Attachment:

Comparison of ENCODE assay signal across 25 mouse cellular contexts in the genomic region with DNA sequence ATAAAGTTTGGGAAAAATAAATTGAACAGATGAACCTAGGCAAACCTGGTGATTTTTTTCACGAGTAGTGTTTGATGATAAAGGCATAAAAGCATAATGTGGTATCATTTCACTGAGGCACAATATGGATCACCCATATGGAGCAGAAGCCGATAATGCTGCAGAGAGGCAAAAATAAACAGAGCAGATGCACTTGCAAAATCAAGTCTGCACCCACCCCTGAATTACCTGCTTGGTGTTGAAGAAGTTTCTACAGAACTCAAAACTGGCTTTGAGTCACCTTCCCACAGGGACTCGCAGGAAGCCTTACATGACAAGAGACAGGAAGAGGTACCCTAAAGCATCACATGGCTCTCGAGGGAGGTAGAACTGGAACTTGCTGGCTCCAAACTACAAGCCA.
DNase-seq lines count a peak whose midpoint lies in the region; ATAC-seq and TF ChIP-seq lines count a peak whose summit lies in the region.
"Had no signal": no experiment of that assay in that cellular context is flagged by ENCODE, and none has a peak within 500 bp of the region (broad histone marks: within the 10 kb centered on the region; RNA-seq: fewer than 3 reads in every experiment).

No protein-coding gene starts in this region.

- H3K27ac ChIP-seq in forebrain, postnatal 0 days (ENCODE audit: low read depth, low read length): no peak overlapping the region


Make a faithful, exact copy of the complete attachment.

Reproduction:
Comparison of ENCODE assay signal across 25 mouse cellular contexts in the genomic region with DNA sequence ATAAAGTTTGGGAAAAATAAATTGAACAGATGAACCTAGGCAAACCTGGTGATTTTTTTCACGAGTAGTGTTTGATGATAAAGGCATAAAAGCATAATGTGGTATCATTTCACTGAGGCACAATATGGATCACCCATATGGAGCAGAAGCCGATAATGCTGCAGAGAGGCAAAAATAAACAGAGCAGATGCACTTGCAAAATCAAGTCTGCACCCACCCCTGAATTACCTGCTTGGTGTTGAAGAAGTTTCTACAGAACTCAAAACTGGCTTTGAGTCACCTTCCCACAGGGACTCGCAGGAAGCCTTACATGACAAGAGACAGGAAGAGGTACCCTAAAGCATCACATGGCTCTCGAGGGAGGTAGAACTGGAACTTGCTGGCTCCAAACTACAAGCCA.
DNase-seq lines count a peak whose midpoint lies in the region; ATAC-seq and TF ChIP-seq lines count a peak whose summit lies in the region.
"Had no signal": no experiment of that assay in that cellular context is flagged by ENCODE, and none has a peak within 500 bp of the region (broad histone marks: within the 10 kb centered on the region; RNA-seq: fewer than 3 reads in every experiment).

No protein-coding gene starts in this region.

- H3K27ac ChIP-seq in forebrain, postnatal 0 days (ENCODE audit: low read depth, low read length): no peak overlapping the region